Luke With Dad Del
TRAGIC: Luke with dad Del

A BRITISH 23-year-old has died from meningitis after returning from a dream holiday on the Costa Blanca.

Luke Brown, a fit and healthy plasterer, was rushed to Arrowe Park Hospital in Liverpool in September after his parents found him having seizures in bed, the Echo reported.

He had to be placed into an induced coma before passing away seven days later.

As an organ donor, he managed to save three people’s lives, including a man and a woman who had been waiting for a kidney for three years.

The local lad’s parents Del and Viv, both 52, believe the flight home from his Benidorm trip may have triggered the deadly infection.

They have described the illness as a ‘silent killer’ as it can often be mistaken for a hangover or as just being a bit under the weather.

When he began to feel ill Luke sent his dad a text which read: “Can you bring me up a can of Tango when you’re sorted?”

The evening before he was taken to hospital, he had complained of a headache and he didn’t come down for his dinner, and asked for a bath to be run for him.

The next day he was found having seizures in his bed before being rushed to hospital.

benidorm
Luke had just returned from holiday in Benidorm

His parents didn’t leave his bedside for the next seven days, before they had to turn off his life support machine as there was no sign of brain activity.

The family are hoping to create the Luke Brown Foundation after learning there’s a growing number of young people who’ve died from meningitis.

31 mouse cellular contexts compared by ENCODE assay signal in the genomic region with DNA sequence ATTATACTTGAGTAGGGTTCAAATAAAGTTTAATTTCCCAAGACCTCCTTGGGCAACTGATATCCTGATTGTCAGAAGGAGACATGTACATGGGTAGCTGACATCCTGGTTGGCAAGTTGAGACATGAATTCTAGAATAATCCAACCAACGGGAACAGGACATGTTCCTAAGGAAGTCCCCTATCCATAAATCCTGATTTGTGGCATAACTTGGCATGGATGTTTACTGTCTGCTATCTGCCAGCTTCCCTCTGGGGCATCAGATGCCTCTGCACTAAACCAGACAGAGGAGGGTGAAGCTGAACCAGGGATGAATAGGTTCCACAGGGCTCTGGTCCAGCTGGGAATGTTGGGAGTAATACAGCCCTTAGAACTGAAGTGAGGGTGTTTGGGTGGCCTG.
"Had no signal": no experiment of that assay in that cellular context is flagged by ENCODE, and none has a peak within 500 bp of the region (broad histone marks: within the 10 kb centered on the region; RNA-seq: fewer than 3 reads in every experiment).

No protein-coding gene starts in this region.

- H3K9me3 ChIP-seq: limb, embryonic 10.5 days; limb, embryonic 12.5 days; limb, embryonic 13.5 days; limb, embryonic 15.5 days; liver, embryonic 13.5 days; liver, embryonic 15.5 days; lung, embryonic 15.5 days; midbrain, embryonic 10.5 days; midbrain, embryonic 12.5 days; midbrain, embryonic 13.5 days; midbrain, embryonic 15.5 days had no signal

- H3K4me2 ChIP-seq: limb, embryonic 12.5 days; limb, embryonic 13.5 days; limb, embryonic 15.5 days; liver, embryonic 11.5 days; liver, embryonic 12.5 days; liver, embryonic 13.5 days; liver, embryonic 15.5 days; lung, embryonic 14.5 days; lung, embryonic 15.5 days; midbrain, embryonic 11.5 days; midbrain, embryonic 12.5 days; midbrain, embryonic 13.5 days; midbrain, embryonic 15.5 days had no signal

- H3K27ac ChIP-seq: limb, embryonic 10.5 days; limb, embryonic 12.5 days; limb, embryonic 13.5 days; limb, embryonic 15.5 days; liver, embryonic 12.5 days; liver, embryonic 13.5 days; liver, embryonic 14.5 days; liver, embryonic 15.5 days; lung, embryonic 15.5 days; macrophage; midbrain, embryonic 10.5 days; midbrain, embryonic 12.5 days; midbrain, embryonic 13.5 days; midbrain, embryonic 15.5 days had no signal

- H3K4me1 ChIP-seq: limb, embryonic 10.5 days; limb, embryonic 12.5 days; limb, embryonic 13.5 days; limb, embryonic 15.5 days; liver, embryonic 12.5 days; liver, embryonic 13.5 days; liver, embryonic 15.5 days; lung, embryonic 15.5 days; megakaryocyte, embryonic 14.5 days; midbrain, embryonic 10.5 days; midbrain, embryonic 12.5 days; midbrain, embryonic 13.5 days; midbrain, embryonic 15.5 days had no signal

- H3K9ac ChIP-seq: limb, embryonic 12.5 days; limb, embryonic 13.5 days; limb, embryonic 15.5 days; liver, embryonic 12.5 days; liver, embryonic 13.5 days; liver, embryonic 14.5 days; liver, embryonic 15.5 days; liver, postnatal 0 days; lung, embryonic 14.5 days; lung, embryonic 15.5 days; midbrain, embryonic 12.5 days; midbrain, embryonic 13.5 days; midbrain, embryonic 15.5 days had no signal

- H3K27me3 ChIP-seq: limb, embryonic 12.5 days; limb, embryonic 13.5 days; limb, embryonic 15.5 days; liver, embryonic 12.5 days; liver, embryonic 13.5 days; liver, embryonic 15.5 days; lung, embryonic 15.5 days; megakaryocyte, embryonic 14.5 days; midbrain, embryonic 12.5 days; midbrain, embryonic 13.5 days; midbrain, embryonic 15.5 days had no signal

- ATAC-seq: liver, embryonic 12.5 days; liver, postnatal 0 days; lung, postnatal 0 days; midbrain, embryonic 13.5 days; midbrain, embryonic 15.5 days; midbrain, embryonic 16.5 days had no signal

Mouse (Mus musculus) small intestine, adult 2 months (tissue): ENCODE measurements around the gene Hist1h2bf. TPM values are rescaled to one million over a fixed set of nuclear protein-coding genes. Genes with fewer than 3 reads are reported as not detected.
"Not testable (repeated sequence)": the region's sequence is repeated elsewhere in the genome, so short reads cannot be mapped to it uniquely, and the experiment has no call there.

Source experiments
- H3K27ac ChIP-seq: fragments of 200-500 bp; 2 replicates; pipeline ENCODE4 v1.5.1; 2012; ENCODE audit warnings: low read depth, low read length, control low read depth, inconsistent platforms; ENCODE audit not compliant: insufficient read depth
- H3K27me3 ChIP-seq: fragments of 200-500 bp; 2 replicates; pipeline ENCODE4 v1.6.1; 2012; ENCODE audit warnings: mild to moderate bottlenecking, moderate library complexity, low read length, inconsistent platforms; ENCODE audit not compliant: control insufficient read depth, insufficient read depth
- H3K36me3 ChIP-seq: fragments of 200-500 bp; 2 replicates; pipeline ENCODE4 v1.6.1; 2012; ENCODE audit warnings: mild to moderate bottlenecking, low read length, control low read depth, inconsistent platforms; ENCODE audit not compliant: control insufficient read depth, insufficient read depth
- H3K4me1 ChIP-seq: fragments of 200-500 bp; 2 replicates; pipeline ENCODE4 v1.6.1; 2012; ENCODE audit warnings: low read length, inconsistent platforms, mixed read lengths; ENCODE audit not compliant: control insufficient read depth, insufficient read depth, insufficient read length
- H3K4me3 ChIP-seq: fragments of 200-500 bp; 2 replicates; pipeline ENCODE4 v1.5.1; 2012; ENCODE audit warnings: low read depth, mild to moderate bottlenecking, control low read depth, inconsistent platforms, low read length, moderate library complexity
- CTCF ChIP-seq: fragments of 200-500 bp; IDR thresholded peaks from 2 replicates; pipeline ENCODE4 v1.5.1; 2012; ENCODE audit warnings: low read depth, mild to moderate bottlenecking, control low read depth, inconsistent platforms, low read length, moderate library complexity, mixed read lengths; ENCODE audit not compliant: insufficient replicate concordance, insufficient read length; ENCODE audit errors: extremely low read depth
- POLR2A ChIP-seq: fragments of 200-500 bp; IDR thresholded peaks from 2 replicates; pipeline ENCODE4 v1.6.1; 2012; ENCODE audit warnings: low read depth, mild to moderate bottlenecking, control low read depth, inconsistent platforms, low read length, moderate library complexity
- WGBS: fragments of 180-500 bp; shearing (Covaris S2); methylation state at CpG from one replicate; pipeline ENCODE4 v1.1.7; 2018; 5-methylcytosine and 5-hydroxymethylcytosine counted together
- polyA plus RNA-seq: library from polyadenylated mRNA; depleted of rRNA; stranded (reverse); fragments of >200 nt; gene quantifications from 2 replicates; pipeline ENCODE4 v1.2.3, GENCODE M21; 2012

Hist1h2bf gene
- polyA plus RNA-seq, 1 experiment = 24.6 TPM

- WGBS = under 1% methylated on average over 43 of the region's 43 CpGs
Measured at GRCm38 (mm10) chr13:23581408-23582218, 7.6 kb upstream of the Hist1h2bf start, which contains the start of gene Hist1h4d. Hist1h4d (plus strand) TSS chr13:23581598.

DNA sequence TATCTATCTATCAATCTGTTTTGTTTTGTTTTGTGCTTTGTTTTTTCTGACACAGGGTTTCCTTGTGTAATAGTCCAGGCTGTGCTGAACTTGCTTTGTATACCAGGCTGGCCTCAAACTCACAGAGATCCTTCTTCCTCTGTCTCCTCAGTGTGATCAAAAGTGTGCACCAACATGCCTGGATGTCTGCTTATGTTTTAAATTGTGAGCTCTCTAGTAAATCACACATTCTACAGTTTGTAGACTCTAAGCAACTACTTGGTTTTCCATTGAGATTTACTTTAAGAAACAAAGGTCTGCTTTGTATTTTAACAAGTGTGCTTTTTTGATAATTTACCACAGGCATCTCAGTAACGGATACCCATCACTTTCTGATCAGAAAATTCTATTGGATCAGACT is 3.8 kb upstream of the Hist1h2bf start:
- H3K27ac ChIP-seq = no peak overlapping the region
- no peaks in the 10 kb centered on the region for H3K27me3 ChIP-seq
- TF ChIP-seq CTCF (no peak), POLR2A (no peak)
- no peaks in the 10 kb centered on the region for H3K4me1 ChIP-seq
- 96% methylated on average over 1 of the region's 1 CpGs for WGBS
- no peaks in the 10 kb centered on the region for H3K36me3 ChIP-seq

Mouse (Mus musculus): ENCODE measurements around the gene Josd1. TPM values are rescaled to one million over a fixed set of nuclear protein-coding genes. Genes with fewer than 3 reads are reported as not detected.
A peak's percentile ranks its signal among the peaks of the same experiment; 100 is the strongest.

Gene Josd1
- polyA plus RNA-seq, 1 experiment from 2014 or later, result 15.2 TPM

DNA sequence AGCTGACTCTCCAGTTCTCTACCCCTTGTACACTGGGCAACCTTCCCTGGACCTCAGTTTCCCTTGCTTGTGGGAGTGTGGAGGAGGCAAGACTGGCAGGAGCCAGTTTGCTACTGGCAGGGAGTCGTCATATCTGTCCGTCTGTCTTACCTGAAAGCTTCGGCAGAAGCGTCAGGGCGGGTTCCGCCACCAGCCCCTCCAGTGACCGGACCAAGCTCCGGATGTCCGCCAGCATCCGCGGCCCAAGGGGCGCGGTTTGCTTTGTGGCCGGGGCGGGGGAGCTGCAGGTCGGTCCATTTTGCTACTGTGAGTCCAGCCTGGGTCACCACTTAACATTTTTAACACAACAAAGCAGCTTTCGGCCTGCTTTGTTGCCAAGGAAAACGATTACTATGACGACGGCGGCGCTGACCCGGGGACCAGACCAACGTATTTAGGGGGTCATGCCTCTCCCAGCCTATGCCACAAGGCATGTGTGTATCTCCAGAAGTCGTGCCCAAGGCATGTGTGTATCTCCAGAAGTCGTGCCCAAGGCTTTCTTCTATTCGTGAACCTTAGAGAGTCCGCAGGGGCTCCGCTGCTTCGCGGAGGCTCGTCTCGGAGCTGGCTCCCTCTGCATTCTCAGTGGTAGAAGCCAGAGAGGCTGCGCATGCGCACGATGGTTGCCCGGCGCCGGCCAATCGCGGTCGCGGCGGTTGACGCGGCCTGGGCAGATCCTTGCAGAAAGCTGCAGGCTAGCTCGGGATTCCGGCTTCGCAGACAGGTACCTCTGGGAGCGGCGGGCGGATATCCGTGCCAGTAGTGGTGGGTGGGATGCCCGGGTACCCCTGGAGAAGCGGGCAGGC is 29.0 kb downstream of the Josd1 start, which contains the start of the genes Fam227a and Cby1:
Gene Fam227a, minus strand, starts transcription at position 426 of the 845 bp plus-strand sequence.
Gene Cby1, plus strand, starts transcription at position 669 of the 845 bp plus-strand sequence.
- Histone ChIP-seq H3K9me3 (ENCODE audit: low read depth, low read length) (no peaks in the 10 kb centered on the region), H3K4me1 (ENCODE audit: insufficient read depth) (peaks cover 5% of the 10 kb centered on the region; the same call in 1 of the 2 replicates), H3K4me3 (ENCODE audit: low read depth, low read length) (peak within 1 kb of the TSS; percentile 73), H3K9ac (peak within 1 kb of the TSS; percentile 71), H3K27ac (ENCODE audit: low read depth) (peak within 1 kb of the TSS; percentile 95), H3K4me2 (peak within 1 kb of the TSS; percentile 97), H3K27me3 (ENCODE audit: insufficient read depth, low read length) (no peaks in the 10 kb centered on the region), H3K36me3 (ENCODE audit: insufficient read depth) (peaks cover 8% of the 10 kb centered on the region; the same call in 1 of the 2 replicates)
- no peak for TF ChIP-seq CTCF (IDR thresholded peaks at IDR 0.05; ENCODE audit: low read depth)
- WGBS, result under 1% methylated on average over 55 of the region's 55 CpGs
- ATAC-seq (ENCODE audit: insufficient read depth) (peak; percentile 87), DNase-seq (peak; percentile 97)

A black tie event will be held next April at the Village Hotel in Bromborough to raise funds for their campaign.

Luke’s friend, Joshua Griffiths, who is a serving soldier, has vowed to run five marathons in five days to raise money.

His Mum, Viv, said: “We don’t want Luke to be forgotten, we want to make people aware about meningitis. Our son was bubbly and handsome, and everyone loved him.

“Luke was healthy and fit and had so much to live for.”

His dad, Del, who worked as a plasterer with his son, said: “If our campaign helps just one person to recognise the symptoms, and then they get to the hospital in time to take antibiotics, then it’s worth it.

“The rate of survival for those with meningitis is horrendous. It’s the hardest thing in the world to lose a child.

“He was our only son, and we had him for nearly 24 years.”

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